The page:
I'm never bored with Steven Soderbergh—not from movie to movie, anyway. Unkinder critics have called him a dilettante and bristle at his habit of innocently mentioning himself in the same breath as those of Tarkovsky and Howard Hawks. But can you think of another household-name director with his knack for slipping so effortlessly, and so stylishly, between the art house and the cineplex from one project to the next? Say what you will, the guy cranks out decent, diverse pictures at the genuinely Hawksian rate of roughly one per year.
Soderbergh claims in interviews that diversity was a career goal from the outset—not getting locked into any style or genre. Granted, that's exactly what you'd expect to hear from an established filmmaker reflecting on a mixed bag of early efforts like Kafka and King of the Hill, not to mention a live concert film of 90125-era Yes. But his ongoing career patchwork of big-budget and no-budget, star-studded and starless, easily digestible and borderline unwatchable does make him fairly unique among directors of his stature. If only more of them were contractually required to make $2 million features between their $200 million features.
True, there's a gimmicky side to Soderbergh at his most experimental. Much has been made of his decision to cast actress Sasha Grey in the lead role of his most recent feature, The Girlfriend Experience, about a pricey Manhattan call girl. Though barely of drinking age, Grey is a prolific porn star who can claim 165 triple-X videos in her three-year career—and now the lead role in a Steven Soderbergh movie. In Grey's filmography, The Girlfriend Experience rests uneasily atop a writhing flesh-pile of, erm, entries like Hairy Movie and Apprentass 10, to name just two of the more cleverly titled.
Most of Grey's titles—like the movies themselves, presumably—leave nothing to the imagination; the scope of activity described in them makes it just possible, without having seen any of them, to countenance one critic's observation that Grey's career has heretofore been "distinguished both by the extremity of what she is willing to do and an unusual degree of intellectual seriousness about doing it." I learned about Grey's porn history only accidentally, in conversation, before seeing the movie; viewers more familiar with her oeuvre have pointed out in various online forums that some certain thespian trademarks have survived the leap to the big screen intact, notably an unchanging look in her eyes, described by even her keenest fans as "dead" and "lifeless."
One struggles to picture this placidity in Anal Cavity Search 6, but in The Girlfriend Experience it's just the ticket. Grey's acting is flat and utterly without affect throughout the movie, which incidentally has no sex at all. As mentioned, the actress plays a high-end prostitute who, for $2,000 an hour, provides optional sex with the kind of trimmings prostitutes don't ordinarily go in for: kissing, discussions of the current cinema, long leisurely breakfasts the next morning. She sells the "girlfriend experience," in other words, as opposed to the prostitute experience.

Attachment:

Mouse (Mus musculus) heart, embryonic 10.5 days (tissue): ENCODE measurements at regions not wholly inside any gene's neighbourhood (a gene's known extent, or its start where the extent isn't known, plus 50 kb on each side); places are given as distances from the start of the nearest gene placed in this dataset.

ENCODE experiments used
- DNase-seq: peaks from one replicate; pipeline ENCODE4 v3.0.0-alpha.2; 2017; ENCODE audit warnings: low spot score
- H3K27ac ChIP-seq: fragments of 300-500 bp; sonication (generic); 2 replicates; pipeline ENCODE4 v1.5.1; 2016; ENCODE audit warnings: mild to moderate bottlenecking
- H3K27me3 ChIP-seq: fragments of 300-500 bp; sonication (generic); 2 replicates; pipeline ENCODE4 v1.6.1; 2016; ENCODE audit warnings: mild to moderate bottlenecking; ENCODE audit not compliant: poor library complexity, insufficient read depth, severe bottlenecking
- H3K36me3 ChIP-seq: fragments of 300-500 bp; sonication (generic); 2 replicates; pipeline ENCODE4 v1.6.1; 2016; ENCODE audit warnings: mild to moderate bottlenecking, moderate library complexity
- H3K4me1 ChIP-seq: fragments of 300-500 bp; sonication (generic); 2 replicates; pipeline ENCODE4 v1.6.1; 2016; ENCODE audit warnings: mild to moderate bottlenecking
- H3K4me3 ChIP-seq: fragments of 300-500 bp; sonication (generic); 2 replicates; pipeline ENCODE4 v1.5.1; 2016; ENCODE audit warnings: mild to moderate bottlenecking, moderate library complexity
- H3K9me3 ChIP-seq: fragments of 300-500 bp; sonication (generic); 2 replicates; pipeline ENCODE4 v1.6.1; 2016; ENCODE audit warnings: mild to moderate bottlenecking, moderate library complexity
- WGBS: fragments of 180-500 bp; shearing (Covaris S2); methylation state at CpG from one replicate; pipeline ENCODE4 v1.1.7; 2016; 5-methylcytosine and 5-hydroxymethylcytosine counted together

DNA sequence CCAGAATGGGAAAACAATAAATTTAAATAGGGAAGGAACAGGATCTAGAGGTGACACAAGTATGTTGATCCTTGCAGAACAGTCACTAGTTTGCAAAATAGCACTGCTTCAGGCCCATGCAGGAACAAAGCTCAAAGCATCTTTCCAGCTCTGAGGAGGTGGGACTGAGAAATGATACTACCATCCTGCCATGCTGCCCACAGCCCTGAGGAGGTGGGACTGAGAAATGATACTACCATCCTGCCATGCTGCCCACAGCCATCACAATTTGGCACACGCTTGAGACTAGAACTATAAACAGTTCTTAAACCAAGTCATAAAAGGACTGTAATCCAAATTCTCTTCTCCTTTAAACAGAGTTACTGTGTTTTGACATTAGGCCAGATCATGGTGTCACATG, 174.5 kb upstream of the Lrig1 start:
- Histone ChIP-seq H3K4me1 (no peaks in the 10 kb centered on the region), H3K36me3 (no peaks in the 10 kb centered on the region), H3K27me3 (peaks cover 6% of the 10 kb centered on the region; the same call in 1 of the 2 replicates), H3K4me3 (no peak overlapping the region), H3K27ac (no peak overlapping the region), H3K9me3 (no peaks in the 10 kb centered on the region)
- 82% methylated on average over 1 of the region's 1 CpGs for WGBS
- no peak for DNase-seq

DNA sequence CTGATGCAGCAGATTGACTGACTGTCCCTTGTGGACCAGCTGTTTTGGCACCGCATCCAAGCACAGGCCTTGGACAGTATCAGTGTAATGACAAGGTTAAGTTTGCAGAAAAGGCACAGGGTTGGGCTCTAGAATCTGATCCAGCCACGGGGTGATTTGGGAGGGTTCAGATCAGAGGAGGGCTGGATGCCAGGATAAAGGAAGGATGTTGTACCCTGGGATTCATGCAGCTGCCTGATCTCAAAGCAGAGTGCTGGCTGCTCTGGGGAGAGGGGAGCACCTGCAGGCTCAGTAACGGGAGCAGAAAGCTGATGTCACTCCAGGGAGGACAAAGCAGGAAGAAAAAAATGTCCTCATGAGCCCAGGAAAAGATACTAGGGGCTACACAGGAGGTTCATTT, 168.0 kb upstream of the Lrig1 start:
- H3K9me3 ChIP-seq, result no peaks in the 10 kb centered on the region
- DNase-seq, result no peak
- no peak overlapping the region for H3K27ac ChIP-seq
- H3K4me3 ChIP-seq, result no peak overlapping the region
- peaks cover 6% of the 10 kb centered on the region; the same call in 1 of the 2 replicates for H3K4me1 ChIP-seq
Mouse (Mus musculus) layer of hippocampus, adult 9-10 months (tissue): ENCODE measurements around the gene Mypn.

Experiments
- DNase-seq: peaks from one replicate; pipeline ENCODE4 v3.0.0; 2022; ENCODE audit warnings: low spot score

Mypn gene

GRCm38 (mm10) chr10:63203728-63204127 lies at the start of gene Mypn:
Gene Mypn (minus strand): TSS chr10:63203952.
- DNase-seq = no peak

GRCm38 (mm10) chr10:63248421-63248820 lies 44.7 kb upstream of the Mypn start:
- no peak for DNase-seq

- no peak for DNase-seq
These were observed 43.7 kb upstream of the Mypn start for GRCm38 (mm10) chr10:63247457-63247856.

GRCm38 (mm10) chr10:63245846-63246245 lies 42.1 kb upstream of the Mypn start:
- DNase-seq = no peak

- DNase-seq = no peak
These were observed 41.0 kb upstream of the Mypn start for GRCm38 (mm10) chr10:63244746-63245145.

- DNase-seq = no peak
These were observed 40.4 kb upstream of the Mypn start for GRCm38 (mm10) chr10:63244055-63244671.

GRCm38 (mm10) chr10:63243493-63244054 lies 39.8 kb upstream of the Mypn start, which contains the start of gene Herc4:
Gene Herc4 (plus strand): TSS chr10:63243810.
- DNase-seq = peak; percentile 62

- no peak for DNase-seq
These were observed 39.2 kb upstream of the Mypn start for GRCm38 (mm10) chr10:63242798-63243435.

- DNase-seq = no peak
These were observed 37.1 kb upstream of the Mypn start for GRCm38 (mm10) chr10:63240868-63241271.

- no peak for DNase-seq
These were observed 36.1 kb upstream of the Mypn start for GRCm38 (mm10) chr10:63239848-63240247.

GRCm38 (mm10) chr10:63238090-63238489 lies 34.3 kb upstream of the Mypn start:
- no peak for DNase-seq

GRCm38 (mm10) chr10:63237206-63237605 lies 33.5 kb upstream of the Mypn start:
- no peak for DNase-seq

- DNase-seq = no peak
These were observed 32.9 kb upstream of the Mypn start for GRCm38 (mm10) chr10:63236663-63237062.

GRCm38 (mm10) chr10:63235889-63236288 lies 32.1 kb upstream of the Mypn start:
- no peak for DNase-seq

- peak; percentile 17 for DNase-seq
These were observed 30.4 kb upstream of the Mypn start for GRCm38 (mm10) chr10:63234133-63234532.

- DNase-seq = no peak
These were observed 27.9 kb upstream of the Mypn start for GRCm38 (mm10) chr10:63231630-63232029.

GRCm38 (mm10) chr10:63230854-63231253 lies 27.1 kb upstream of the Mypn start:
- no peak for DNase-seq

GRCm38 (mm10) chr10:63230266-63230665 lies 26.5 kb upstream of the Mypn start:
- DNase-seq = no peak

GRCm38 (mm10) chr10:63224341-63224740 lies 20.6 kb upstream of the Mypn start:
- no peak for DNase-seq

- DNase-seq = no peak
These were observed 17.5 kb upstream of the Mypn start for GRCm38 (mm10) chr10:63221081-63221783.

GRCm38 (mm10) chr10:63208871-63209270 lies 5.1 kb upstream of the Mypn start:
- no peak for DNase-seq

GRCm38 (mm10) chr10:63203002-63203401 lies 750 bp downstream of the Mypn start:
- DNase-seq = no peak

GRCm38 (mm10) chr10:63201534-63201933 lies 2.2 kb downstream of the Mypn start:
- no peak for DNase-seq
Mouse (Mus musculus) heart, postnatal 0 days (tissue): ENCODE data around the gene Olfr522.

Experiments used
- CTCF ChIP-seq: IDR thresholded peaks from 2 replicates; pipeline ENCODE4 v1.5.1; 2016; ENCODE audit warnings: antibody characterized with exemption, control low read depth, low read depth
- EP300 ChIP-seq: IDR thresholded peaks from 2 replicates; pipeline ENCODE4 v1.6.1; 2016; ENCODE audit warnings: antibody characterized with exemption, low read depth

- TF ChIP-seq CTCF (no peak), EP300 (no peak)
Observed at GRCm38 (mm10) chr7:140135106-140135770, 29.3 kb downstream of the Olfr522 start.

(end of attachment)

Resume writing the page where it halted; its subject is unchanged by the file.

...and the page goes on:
Her actual boyfriend of 18 months is a freelance personal trainer, every bit a prostitute in his own fashion, and a much more assertive solicitor besides—one of these shifty, smooth-talking weasels in whose conversational strategies you positively loathe to hear any trace of your own. Yet he's the worse for every gamble. There's a lot of nervous kidding about recession-proof businesses in The Girlfriend Experience, and it must be said that between personal trainers and prostitutes, the latter seem to be faring rather better.
There are only a handful of dramatic developments in the movie. None of them force the slightest changing of Grey's acting gears, and for much of the movie even those famously lifeless eyes are hidden behind sunglasses. The Girlfriend Experience is less a plotted story than a series of encounters—transactions is the better word—mostly between Grey's character and men who want things from her. Some guys want to get down, others just want to complain about their stock portfolios (The Girlfriend Experience is radioactively 2008 in its tanking-economy, pre-election jitters) or discuss Man on Wire.
They all pay the same rate, and Grey's call girl maintains her cool distance from johns, journos and lecherous bloggers throughout. She's like a Godard girl. The Girlfriend Experience, in fact, has many trappings of a Godard movie—the shrugging nonchalance, the bleeding-fresh politics, the non-acting—and bears a strong resemblance to Vivre sa Vie, the old lefty's 1962 film en douze tableaux about a Parisian woman's descent into prostitution. (Is it always a descent? Would we describe Grey's foray into pornography a descent when after just three years she has established herself as a rich and savvy businesswoman who now runs her own production company?)
If Grey returned to strictly adult fare, or better yet retired altogether, her performance in The Girlfriend Experience would be legendarily enigmatic. As it stands, it's just intriguing—is she just that good at playing flat and affectless, or is she really that flat and affectless? Even as Soderbergh publicly discusses his retirement (running out of ideas, he says), Grey will be clearly sticking around—in the cineplex or the art house or the grindhouse, it remains to be seen. The Cave:Advertising:02 Production Art:IndyLogoDingbat2002.tifB:'enest fa",,"")>
The Girlfriend Experience opens at the Wilma Theatre Friday, June 26.